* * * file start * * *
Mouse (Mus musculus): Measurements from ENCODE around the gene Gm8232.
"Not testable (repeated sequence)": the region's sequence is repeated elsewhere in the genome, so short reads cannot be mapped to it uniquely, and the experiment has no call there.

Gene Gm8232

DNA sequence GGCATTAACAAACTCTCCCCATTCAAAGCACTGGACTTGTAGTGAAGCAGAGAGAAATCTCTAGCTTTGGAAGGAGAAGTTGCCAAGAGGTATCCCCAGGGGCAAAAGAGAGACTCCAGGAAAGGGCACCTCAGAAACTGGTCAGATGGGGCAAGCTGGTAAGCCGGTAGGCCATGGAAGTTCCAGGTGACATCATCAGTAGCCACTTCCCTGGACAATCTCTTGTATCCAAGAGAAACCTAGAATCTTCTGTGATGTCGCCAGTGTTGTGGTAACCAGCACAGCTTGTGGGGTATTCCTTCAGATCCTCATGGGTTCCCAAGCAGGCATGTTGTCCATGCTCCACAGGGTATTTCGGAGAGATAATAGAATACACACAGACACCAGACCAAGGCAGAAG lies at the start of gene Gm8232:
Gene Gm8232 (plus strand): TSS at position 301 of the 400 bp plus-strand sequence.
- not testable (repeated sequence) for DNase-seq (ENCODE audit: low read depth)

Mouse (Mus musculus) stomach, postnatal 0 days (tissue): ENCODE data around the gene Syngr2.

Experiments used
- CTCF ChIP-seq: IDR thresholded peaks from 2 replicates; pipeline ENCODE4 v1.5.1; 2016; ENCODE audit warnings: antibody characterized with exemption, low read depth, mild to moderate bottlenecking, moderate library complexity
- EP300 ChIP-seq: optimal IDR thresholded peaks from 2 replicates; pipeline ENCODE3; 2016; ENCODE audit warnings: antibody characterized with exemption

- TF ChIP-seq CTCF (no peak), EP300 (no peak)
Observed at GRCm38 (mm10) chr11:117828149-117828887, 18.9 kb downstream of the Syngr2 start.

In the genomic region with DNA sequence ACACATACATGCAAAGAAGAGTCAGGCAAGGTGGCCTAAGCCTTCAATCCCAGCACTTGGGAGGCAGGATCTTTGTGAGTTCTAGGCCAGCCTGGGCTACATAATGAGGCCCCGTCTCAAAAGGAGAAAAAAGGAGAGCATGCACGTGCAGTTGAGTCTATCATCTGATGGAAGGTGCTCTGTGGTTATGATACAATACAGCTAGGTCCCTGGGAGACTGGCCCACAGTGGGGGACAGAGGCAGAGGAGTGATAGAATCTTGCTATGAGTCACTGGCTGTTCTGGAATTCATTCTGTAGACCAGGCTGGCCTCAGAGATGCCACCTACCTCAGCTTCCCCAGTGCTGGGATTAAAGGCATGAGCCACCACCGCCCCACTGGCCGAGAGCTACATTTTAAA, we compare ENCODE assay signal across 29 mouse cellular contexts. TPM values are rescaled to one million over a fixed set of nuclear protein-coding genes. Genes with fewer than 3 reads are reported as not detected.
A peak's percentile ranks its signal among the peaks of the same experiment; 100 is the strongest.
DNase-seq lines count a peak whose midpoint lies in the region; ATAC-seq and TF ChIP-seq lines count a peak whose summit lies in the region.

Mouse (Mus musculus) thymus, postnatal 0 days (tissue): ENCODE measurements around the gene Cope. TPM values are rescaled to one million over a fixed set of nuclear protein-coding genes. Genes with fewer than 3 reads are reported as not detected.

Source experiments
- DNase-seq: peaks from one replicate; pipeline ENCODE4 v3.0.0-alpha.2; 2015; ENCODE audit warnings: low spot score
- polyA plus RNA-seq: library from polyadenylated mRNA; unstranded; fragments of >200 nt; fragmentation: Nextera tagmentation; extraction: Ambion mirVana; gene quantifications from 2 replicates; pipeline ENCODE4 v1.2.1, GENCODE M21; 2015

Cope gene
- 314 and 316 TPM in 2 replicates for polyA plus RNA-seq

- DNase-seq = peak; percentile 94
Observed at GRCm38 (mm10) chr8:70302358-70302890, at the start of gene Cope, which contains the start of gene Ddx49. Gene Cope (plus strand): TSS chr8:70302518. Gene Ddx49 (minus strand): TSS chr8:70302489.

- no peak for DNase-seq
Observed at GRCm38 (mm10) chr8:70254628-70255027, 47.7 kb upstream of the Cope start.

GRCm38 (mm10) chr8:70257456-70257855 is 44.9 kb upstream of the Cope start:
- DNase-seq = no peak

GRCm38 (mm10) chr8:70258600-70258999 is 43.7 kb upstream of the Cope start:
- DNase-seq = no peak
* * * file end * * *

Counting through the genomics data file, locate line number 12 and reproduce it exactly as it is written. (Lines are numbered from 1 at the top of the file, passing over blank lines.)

Observed at GRCm38 (mm10) chr11:117828149-117828887, 18.9 kb downstream of the Syngr2 start.